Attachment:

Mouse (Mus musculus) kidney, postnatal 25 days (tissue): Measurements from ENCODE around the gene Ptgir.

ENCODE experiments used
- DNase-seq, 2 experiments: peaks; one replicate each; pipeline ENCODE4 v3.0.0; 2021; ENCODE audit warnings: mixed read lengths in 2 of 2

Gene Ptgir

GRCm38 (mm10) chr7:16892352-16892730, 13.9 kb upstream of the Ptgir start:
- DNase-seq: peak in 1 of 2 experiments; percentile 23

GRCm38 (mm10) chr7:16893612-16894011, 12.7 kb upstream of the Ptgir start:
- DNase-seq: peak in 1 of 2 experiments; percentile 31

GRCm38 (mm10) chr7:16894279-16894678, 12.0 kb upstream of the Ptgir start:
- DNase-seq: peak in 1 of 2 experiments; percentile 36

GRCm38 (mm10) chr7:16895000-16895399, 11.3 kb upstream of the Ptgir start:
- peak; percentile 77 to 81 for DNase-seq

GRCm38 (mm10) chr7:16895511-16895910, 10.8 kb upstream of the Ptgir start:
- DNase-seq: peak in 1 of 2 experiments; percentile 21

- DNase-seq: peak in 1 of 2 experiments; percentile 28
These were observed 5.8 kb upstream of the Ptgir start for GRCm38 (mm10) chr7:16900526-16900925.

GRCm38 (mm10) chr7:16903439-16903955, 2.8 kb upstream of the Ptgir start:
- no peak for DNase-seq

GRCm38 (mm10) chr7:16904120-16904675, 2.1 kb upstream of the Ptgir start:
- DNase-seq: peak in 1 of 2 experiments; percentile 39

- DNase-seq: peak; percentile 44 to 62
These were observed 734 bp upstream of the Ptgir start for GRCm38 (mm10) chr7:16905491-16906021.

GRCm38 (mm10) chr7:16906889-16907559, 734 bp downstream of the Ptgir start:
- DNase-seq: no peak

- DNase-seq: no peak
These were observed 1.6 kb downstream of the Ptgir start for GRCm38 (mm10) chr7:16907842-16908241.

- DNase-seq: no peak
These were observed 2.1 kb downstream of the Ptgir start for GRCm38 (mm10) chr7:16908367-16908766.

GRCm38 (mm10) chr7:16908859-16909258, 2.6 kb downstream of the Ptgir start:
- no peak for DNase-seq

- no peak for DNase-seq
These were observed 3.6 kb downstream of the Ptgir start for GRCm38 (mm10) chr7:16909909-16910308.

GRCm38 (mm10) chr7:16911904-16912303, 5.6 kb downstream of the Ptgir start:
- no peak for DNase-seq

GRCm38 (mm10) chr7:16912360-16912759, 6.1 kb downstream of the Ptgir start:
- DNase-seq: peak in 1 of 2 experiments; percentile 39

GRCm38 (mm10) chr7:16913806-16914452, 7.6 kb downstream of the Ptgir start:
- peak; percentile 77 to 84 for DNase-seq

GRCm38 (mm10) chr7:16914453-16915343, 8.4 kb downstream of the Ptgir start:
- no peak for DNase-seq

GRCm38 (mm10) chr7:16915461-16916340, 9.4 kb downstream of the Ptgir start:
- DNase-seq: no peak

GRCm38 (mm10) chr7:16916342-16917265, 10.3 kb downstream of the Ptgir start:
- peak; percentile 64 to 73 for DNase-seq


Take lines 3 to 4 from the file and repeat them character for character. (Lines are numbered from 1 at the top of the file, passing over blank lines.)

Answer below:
- DNase-seq, 2 experiments: peaks; one replicate each; pipeline ENCODE4 v3.0.0; 2021; ENCODE audit warnings: mixed read lengths in 2 of 2

Gene Ptgir